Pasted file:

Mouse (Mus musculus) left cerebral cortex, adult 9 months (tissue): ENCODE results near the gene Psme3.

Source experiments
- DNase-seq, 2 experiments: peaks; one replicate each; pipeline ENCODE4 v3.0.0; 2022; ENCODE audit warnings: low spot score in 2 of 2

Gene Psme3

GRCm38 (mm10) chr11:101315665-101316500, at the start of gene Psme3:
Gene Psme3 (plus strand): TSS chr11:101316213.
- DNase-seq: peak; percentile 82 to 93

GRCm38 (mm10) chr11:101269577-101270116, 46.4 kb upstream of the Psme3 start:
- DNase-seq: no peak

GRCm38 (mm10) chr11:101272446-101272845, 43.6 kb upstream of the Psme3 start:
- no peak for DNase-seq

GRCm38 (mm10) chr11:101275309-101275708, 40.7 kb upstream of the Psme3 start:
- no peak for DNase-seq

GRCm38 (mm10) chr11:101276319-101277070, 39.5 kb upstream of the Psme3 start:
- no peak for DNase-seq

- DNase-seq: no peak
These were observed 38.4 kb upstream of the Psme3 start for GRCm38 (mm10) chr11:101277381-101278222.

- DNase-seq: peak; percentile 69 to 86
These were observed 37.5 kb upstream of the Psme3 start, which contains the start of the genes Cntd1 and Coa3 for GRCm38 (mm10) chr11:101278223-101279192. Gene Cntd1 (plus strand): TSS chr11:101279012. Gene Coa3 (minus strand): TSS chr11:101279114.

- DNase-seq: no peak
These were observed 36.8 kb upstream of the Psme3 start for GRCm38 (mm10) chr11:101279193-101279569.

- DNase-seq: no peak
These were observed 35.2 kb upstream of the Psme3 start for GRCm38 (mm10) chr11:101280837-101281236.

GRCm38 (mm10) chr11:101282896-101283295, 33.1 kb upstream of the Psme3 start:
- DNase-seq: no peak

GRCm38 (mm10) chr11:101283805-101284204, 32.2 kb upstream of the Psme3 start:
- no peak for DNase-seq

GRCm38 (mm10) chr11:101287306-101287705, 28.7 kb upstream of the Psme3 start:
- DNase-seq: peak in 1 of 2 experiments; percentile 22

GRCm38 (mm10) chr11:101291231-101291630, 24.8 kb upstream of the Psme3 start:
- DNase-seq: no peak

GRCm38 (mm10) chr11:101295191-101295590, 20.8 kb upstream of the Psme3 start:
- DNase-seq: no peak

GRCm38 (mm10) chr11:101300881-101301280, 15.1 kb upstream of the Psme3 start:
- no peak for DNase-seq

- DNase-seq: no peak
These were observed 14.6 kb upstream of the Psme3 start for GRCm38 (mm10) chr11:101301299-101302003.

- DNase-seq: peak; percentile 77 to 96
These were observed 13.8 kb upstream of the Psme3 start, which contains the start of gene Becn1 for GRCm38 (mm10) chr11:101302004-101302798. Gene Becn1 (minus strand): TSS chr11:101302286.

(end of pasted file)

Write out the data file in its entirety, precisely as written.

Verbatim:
Mouse (Mus musculus) left cerebral cortex, adult 9 months (tissue): ENCODE results near the gene Psme3.

Source experiments
- DNase-seq, 2 experiments: peaks; one replicate each; pipeline ENCODE4 v3.0.0; 2022; ENCODE audit warnings: low spot score in 2 of 2

Gene Psme3

GRCm38 (mm10) chr11:101315665-101316500, at the start of gene Psme3:
Gene Psme3 (plus strand): TSS chr11:101316213.
- DNase-seq: peak; percentile 82 to 93

GRCm38 (mm10) chr11:101269577-101270116, 46.4 kb upstream of the Psme3 start:
- DNase-seq: no peak

GRCm38 (mm10) chr11:101272446-101272845, 43.6 kb upstream of the Psme3 start:
- no peak for DNase-seq

GRCm38 (mm10) chr11:101275309-101275708, 40.7 kb upstream of the Psme3 start:
- no peak for DNase-seq

GRCm38 (mm10) chr11:101276319-101277070, 39.5 kb upstream of the Psme3 start:
- no peak for DNase-seq

- DNase-seq: no peak
These were observed 38.4 kb upstream of the Psme3 start for GRCm38 (mm10) chr11:101277381-101278222.

- DNase-seq: peak; percentile 69 to 86
These were observed 37.5 kb upstream of the Psme3 start, which contains the start of the genes Cntd1 and Coa3 for GRCm38 (mm10) chr11:101278223-101279192. Gene Cntd1 (plus strand): TSS chr11:101279012. Gene Coa3 (minus strand): TSS chr11:101279114.

- DNase-seq: no peak
These were observed 36.8 kb upstream of the Psme3 start for GRCm38 (mm10) chr11:101279193-101279569.

- DNase-seq: no peak
These were observed 35.2 kb upstream of the Psme3 start for GRCm38 (mm10) chr11:101280837-101281236.

GRCm38 (mm10) chr11:101282896-101283295, 33.1 kb upstream of the Psme3 start:
- DNase-seq: no peak

GRCm38 (mm10) chr11:101283805-101284204, 32.2 kb upstream of the Psme3 start:
- no peak for DNase-seq

GRCm38 (mm10) chr11:101287306-101287705, 28.7 kb upstream of the Psme3 start:
- DNase-seq: peak in 1 of 2 experiments; percentile 22

GRCm38 (mm10) chr11:101291231-101291630, 24.8 kb upstream of the Psme3 start:
- DNase-seq: no peak

GRCm38 (mm10) chr11:101295191-101295590, 20.8 kb upstream of the Psme3 start:
- DNase-seq: no peak

GRCm38 (mm10) chr11:101300881-101301280, 15.1 kb upstream of the Psme3 start:
- no peak for DNase-seq

- DNase-seq: no peak
These were observed 14.6 kb upstream of the Psme3 start for GRCm38 (mm10) chr11:101301299-101302003.

- DNase-seq: peak; percentile 77 to 96
These were observed 13.8 kb upstream of the Psme3 start, which contains the start of gene Becn1 for GRCm38 (mm10) chr11:101302004-101302798. Gene Becn1 (minus strand): TSS chr11:101302286.